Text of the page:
Millions of Arabs dream of attaining democracy in 2012, aiming to build on gains from the deadly protests that ousted two dictators and ended strongman Muammar Qaddafi’s rule with his brutal killing.
The Arab Spring ousted Tunisian president Zine ElAbidine Ben Ali and Egypt’s Hosni Mubarak, continues to rock the regime of Syrian President Bashar al-Assad and paved the way for the removal of Yemeni President Abdullah Saleh.
But protests that erupted in December 2010 with the self-immolation of a Tunisian vegetable vendor peaked with Qaddafi’s killing and unleashed hopes of freedom of expression and other basic rights in the Arab world.
“We captured guns from Qaddafi and used them against him to gain our freedom. Now we want democracy,” said Ali Deeb, a 55-year-old electrical engineer from Tripoli.
“We are already smelling democracy and nobody should be afraid of our guns. We know how to control them. But we will not tolerate any more dictators or a single political party. Those days are gone with Qaddafi.”
There are no public new year celebrations in the largely conservative Muslim Libya as residents preferred staying indoors amid severe cold weather and breakdown of electricity.
However, 2012 is still the first “free” year for them following the end of Qaddafi’s decades-old regime with his death on Oct. 20.
Tens of thousands of Libyan men picked up guns and fiercely fought Qaddafi’s diehards.
Their brutal rebellion eclipsed the fall of neighboring strongman Mubarak, who is now on trial on charges of murdering hundreds of protesters who rose against him in Cairo’s Tahrir Square.
The Egyptian uprising is still incomplete, said Cairo residents, with several expressing skepticism over the nation’s ruling by a military junta that took power when Mubarak stepped down.
“There is still a lot of work to be done to achieve the democratic system we worked for,” said 32-year-old Omar Salem, an information technology consultant in Cairo.
“The parliamentary elections were a starting point but with the military still in power, we don't know which direction the country will go in.”
Egyptians want to build efficient state institutions which they said was the “biggest problem” under Mubarak.
“I hope we have a real parliament, a real police and honest judges so we can start building the country,” said Amr Said, who works for a private security company.
“I’m not worried about the Islamists in parliament. They came through real elections. If they do a good job, let them stay. If they don’t, people are no longer scared to call for change.”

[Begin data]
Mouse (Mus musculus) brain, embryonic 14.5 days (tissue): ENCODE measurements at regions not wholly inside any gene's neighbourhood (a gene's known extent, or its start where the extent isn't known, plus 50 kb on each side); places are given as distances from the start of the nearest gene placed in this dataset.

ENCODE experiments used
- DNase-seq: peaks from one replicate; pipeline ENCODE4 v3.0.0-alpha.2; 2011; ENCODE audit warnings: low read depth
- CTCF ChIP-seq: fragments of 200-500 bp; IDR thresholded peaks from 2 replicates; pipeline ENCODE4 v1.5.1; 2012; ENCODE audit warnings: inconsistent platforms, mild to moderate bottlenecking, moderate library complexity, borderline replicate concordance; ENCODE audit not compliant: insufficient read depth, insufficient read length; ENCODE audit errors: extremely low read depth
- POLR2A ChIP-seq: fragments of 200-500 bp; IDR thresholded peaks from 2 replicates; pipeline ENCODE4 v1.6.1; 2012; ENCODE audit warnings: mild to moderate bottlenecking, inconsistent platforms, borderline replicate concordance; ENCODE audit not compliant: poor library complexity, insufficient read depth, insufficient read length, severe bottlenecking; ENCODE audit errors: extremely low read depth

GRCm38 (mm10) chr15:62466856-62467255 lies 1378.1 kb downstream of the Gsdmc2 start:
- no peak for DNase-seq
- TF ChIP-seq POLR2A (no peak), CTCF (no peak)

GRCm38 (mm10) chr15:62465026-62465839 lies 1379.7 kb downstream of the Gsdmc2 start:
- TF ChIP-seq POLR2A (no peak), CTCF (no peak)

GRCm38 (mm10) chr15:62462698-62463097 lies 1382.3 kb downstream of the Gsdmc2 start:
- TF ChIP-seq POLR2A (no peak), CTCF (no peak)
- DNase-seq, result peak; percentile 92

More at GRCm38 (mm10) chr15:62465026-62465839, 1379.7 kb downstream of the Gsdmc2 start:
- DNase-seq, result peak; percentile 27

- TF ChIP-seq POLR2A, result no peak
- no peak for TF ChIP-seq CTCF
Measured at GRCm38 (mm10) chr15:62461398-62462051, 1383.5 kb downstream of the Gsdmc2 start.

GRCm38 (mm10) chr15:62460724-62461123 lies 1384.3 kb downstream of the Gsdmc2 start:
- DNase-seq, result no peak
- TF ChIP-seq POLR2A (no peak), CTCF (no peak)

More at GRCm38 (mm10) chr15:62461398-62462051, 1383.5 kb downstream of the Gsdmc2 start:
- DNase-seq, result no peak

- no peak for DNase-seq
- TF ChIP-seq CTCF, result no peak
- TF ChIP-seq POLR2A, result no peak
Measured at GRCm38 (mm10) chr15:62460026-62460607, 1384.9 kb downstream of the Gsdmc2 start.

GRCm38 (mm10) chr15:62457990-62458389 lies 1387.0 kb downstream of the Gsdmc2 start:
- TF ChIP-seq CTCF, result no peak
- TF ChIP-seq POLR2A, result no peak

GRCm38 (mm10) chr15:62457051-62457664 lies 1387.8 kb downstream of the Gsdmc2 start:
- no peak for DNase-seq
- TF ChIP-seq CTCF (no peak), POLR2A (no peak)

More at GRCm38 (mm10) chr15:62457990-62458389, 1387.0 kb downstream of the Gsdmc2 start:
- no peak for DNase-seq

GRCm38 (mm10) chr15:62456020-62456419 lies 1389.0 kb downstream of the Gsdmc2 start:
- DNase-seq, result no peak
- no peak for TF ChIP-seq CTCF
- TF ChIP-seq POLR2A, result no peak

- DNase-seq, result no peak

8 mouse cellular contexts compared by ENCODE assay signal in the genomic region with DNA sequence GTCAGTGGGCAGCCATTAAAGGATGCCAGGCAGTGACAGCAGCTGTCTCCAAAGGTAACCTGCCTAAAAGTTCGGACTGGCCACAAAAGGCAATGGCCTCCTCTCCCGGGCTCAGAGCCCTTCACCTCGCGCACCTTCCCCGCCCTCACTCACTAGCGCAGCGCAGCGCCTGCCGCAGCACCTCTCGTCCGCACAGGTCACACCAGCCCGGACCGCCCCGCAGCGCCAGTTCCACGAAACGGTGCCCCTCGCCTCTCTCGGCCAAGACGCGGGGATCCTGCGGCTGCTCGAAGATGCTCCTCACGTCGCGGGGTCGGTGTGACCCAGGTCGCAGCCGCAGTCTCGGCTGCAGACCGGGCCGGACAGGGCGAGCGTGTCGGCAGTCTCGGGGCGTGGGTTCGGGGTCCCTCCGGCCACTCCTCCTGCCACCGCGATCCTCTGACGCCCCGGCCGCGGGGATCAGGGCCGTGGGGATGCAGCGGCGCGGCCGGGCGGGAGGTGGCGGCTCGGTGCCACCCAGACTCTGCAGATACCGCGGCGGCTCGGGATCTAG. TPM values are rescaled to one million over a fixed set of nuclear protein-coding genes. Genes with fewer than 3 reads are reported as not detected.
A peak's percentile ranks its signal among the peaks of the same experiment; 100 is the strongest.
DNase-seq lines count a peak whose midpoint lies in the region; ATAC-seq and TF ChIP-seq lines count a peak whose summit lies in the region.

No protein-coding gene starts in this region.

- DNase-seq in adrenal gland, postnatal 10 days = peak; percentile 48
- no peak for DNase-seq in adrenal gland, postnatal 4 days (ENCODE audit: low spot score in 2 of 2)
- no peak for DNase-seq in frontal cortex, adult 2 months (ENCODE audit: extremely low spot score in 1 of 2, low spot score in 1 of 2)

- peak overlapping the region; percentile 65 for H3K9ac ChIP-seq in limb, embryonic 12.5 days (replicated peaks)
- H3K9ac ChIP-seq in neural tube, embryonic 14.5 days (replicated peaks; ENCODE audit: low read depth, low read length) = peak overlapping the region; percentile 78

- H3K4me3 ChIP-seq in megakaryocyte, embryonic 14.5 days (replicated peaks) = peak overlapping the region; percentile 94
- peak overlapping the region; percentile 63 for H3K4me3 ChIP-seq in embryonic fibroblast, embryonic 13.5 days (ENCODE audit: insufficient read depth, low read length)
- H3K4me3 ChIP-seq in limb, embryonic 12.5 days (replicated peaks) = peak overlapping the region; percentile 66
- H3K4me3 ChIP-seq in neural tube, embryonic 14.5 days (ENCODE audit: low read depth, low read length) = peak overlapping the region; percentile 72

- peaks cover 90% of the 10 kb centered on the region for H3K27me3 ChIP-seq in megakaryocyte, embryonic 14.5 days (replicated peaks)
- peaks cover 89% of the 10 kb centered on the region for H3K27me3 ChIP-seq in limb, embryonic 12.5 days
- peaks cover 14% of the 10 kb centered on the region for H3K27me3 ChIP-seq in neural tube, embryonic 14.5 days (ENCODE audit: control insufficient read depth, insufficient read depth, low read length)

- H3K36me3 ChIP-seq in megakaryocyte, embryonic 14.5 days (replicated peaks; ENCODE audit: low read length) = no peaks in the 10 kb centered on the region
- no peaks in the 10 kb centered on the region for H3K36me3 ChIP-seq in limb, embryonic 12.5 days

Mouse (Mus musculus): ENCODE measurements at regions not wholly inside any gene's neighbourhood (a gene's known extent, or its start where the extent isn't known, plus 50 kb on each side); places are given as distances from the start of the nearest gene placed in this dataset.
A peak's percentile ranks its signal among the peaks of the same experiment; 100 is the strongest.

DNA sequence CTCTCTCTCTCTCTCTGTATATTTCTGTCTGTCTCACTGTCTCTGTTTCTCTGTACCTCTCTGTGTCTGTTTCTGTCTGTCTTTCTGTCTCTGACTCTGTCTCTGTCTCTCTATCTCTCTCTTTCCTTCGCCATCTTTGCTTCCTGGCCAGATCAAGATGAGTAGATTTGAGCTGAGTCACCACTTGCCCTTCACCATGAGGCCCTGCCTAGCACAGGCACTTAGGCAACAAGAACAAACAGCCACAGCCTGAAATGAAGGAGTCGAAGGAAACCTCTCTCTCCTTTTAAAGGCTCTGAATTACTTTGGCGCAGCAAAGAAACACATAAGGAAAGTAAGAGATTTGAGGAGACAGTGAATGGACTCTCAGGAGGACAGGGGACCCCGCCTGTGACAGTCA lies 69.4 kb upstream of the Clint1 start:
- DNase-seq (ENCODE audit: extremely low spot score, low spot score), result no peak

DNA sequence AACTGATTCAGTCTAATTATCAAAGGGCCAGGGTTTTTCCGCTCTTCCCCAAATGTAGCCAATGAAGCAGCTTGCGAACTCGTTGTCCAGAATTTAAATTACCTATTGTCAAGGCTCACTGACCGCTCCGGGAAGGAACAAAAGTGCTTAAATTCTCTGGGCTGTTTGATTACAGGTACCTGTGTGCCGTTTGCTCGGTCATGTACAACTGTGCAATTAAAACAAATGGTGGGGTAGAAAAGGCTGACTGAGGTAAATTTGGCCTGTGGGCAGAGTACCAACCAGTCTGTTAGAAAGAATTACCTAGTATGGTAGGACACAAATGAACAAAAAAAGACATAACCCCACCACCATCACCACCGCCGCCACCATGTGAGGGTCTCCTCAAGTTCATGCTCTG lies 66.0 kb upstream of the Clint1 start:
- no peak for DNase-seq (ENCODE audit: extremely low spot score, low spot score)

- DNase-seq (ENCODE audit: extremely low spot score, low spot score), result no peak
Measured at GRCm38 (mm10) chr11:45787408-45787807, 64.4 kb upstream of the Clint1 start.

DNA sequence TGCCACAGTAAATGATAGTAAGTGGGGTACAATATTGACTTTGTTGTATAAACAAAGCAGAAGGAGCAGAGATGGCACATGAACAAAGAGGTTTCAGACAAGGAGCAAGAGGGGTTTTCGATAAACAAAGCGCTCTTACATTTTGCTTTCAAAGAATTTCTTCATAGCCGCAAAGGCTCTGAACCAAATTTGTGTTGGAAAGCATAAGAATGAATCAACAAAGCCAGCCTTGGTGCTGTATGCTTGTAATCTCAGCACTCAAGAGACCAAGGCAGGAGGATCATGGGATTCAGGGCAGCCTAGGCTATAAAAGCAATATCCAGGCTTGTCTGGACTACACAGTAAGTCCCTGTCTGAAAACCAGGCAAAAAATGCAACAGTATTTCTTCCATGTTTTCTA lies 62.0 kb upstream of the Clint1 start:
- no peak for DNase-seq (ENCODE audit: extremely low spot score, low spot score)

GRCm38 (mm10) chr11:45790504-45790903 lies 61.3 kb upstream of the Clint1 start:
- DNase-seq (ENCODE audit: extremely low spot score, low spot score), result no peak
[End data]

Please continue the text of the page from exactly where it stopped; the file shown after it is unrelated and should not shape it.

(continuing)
Elections in Tunisia, the cradle of the Arab Spring, brought the Islamists to power.
“I’m optimistic now, but I'm not sure if my little freedoms like freedom for women to work and dress would be preserved with an Islamist party in power,” said Tunis philosophy teacher Zakia Ammar.
But she acknowledged that her students were no more “afraid to tackle subjects like religion and politics in the classrooms.”
“They push the red lines and that promises a lot for their creativity in the future.”
There are several challenges for democracy in Libya, Egypt, Yemen, and in Syria, where a nine-month challenge to Assad's rule rages on under a brutal crackdown the United Nations estimates has killed more than 5,000 people.
Libyan engineer Deeb, referring to more than $150 billion of Libyan funds frozen abroad, said “one of the key essentials to build a vibrant democratic system is flow of money into the system. We need our funds back.”
“We are building the foundations of democracy. We need infrastructure, we need new jobs and good education for our boys and girls. We have to build a new Libya and, for that, we need our money back.”
His views were echoed by fellow Tripoli resident Mukhtar, a retired civil servant who gave only his first name and said that “severe liquidity crunch has made life hard” in Libya.
The general optimism is, however, evident in these countries as the new year set in.
“2011 was an exceptional year which saw young people break the silence erected by their parents. They proved that people cannot be defeated,” said Yemeni writer and activist Abd al-Shafi.
“I hope that 2012 will keep the same momentum and reap the benefits of the Arab Spring.”